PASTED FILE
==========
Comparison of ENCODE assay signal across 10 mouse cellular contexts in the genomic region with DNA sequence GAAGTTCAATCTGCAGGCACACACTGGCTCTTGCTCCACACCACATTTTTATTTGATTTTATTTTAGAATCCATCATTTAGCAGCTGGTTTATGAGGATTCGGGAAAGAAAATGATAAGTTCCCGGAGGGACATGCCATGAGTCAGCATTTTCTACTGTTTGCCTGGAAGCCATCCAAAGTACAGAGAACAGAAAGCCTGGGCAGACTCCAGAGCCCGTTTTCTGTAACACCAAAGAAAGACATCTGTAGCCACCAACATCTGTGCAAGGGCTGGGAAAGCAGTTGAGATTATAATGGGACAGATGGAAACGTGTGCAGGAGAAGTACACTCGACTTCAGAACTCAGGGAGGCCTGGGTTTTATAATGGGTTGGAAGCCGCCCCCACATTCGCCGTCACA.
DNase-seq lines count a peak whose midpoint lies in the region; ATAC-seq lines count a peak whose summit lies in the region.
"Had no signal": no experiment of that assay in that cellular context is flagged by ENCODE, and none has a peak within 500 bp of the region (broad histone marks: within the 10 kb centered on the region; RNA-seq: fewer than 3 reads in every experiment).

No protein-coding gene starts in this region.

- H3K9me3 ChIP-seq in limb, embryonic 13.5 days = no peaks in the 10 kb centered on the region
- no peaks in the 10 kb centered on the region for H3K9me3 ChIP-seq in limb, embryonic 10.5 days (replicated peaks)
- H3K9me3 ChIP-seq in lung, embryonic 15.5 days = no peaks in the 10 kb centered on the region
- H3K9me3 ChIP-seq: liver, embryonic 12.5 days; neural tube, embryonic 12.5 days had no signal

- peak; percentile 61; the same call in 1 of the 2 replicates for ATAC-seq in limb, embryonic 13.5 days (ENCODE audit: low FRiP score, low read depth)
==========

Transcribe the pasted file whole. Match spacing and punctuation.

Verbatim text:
Comparison of ENCODE assay signal across 10 mouse cellular contexts in the genomic region with DNA sequence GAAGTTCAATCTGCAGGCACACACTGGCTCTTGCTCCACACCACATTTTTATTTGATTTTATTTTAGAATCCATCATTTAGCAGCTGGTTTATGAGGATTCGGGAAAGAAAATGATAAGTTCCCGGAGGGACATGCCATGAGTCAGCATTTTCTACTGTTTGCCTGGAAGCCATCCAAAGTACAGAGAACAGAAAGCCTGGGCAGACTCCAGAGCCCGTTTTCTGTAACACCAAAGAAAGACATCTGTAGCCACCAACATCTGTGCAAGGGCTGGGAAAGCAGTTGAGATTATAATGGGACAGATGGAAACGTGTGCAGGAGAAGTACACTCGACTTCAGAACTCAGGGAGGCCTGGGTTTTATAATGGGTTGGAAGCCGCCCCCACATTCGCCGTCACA.
DNase-seq lines count a peak whose midpoint lies in the region; ATAC-seq lines count a peak whose summit lies in the region.
"Had no signal": no experiment of that assay in that cellular context is flagged by ENCODE, and none has a peak within 500 bp of the region (broad histone marks: within the 10 kb centered on the region; RNA-seq: fewer than 3 reads in every experiment).

No protein-coding gene starts in this region.

- H3K9me3 ChIP-seq in limb, embryonic 13.5 days = no peaks in the 10 kb centered on the region
- no peaks in the 10 kb centered on the region for H3K9me3 ChIP-seq in limb, embryonic 10.5 days (replicated peaks)
- H3K9me3 ChIP-seq in lung, embryonic 15.5 days = no peaks in the 10 kb centered on the region
- H3K9me3 ChIP-seq: liver, embryonic 12.5 days; neural tube, embryonic 12.5 days had no signal

- peak; percentile 61; the same call in 1 of the 2 replicates for ATAC-seq in limb, embryonic 13.5 days (ENCODE audit: low FRiP score, low read depth)